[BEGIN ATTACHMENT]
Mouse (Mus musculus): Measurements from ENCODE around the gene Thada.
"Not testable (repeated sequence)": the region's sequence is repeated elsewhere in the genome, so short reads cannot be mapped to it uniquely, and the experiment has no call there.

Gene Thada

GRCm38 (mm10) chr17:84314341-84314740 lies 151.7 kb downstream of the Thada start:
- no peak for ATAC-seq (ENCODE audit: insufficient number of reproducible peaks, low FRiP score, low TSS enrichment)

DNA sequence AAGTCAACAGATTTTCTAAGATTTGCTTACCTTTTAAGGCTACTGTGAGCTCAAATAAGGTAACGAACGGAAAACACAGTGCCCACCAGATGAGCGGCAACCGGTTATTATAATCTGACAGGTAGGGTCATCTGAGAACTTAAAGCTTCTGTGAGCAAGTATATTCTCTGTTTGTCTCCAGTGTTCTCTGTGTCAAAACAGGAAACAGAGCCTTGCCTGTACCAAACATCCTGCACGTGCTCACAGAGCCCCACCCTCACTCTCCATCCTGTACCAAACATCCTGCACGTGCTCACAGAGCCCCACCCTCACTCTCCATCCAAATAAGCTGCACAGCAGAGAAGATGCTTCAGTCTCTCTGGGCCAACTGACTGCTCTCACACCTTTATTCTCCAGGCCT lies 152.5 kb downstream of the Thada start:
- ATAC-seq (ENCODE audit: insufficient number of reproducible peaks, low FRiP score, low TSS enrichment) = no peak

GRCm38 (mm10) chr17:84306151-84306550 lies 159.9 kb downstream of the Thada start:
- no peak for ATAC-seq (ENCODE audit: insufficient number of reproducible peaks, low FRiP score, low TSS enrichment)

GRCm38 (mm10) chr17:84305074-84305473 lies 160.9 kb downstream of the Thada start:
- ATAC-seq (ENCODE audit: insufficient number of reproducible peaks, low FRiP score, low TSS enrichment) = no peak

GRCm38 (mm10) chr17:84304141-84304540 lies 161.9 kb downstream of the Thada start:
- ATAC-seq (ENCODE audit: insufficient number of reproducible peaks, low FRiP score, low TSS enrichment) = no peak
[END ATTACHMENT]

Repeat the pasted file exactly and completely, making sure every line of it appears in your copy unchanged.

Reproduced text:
Mouse (Mus musculus): Measurements from ENCODE around the gene Thada.
"Not testable (repeated sequence)": the region's sequence is repeated elsewhere in the genome, so short reads cannot be mapped to it uniquely, and the experiment has no call there.

Gene Thada

GRCm38 (mm10) chr17:84314341-84314740 lies 151.7 kb downstream of the Thada start:
- no peak for ATAC-seq (ENCODE audit: insufficient number of reproducible peaks, low FRiP score, low TSS enrichment)

DNA sequence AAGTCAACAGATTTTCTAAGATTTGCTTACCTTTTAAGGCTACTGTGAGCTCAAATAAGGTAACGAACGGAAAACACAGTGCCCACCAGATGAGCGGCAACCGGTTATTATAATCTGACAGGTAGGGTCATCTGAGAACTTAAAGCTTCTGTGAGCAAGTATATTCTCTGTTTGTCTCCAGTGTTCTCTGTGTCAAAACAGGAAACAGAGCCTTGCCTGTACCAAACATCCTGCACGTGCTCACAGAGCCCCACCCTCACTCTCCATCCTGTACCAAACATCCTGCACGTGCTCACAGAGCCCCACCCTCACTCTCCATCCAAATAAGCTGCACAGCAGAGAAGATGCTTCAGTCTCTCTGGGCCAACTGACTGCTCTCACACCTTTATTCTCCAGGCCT lies 152.5 kb downstream of the Thada start:
- ATAC-seq (ENCODE audit: insufficient number of reproducible peaks, low FRiP score, low TSS enrichment) = no peak

GRCm38 (mm10) chr17:84306151-84306550 lies 159.9 kb downstream of the Thada start:
- no peak for ATAC-seq (ENCODE audit: insufficient number of reproducible peaks, low FRiP score, low TSS enrichment)

GRCm38 (mm10) chr17:84305074-84305473 lies 160.9 kb downstream of the Thada start:
- ATAC-seq (ENCODE audit: insufficient number of reproducible peaks, low FRiP score, low TSS enrichment) = no peak

GRCm38 (mm10) chr17:84304141-84304540 lies 161.9 kb downstream of the Thada start:
- ATAC-seq (ENCODE audit: insufficient number of reproducible peaks, low FRiP score, low TSS enrichment) = no peak